Fleet Repair Shop Survey 2015: Pay, Workload, PM Intervals
Most fleet vehicle repair technicians saw their weekly pay drop during our latest 12-month survey period. Wages fell in three out of four technician skill levels analyzed for this report.
Surprisingly, weekly pay increased by 3.9% among Grade 1 mechanics, who are primarily responsible for simple tasks like changing oil and tires. But among higher-skilled workers, weekly pay fell by 0.7% to 5.5%, depending on their skill rating. Grade 3 mechanics, who comprise the bulk of most fleet shop technicians, saw their pay plummet by 5.5%, on average. Grade 4 mechanics, who tackle highly complex work like transmission and engine overhauls, are currently earning 3% less than one year ago.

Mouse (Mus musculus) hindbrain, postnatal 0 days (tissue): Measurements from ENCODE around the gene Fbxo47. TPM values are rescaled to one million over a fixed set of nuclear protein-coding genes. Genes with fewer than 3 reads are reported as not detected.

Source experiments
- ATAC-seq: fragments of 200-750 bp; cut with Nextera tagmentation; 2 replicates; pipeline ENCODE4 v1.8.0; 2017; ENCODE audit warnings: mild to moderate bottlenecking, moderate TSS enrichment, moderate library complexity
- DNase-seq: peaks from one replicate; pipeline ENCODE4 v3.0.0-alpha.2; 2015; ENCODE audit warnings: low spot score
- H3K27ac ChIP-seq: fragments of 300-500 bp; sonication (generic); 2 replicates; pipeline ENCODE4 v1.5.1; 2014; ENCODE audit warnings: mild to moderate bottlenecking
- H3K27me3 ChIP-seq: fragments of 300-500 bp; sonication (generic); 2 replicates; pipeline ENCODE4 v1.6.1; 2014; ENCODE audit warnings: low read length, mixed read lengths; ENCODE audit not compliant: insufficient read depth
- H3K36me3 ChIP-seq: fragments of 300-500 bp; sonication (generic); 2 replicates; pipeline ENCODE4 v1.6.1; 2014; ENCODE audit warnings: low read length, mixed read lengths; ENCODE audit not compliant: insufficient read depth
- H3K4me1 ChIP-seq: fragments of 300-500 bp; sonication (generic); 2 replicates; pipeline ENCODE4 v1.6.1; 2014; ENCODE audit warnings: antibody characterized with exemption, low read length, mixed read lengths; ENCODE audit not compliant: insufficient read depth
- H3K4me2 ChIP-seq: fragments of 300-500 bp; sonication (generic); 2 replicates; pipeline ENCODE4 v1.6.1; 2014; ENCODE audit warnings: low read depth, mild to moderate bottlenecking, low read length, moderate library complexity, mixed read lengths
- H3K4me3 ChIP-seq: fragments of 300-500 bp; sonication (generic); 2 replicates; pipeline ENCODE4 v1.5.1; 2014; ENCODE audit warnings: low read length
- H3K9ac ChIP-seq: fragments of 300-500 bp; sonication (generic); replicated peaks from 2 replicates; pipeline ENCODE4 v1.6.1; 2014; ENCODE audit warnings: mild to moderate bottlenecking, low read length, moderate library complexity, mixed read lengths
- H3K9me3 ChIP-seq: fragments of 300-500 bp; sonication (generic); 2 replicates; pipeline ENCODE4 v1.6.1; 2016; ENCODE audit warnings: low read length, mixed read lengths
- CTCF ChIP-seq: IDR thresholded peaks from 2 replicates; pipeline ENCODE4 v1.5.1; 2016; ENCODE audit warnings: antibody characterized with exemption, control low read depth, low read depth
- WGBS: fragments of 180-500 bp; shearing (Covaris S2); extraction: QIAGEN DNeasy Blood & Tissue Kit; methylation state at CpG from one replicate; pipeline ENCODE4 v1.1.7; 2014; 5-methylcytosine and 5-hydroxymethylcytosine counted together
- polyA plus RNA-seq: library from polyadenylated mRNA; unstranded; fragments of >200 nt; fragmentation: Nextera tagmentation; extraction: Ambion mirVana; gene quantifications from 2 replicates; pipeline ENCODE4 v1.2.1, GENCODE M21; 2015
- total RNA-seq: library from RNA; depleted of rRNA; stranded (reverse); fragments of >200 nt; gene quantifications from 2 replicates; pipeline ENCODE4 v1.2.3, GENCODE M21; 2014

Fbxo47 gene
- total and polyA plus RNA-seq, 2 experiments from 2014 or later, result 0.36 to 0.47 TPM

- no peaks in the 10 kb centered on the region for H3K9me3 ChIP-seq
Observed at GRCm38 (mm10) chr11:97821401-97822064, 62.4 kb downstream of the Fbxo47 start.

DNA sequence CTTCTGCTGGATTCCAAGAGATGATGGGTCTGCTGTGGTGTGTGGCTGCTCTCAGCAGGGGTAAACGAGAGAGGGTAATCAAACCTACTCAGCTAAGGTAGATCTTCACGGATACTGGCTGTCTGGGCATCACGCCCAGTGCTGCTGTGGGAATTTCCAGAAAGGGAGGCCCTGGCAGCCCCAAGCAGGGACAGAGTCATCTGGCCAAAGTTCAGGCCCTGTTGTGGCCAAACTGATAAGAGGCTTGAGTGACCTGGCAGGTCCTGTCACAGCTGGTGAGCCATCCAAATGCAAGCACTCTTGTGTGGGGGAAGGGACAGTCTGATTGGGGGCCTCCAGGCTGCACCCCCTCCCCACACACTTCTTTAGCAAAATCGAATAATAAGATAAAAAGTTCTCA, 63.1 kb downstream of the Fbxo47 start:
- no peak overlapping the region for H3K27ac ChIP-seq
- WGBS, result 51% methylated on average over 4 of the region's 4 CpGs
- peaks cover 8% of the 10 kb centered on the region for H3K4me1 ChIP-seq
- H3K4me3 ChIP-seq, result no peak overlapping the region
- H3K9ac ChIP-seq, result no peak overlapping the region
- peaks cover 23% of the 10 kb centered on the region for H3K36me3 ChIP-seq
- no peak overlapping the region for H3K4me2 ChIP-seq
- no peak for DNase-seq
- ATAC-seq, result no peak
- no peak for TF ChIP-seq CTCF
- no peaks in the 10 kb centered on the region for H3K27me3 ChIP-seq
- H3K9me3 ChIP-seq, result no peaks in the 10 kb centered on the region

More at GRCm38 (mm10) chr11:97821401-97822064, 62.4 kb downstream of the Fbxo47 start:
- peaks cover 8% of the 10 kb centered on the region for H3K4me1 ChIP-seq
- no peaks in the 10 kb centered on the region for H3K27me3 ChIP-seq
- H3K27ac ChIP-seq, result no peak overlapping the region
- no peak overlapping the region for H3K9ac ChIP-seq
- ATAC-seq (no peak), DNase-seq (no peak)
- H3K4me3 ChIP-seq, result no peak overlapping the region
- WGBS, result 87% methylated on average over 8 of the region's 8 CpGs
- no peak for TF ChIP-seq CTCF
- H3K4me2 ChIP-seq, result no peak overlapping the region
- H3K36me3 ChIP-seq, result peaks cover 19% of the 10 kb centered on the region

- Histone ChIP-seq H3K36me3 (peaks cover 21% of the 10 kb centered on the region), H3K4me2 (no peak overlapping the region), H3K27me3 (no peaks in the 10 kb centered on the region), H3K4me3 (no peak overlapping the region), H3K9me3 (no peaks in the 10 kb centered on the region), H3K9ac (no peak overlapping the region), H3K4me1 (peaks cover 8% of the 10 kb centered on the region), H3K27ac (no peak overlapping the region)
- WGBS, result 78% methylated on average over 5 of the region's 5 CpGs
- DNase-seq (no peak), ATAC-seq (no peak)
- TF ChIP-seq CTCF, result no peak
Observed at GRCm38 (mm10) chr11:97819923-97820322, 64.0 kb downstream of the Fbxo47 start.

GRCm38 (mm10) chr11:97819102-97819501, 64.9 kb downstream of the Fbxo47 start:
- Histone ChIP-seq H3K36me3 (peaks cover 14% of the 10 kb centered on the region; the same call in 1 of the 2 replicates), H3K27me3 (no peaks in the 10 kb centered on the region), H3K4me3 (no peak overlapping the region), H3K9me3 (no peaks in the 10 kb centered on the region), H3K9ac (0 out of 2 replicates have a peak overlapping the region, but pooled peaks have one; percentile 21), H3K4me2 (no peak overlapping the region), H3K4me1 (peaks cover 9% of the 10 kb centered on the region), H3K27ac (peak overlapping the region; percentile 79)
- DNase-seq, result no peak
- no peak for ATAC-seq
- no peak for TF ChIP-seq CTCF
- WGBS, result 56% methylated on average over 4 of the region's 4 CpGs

Though the year-over-year percentage declines are high, the net dollar change in pay often amounts to just a few dollars per day. Still, most workers justifiably expect their pay to increase over time, and when pay stagnates or declines it can have a significant negative effect on employee morale and worker turnover rates.
However, this year’s reported decline in technician pay requires some perspective. For the current survey period fleet technician pay slipped 2.1%, taking into account all pay grades and skill levels. This compares to a 6.3% increase last year, on top of a record-setting surge of 24% in 2013. Prior to that, technician pay fell a substantial 10.2% in 2012 and also dropped 2.6% in 2011. In retrospect, 2013 was a reset year . . .
(excerpts from the September issue)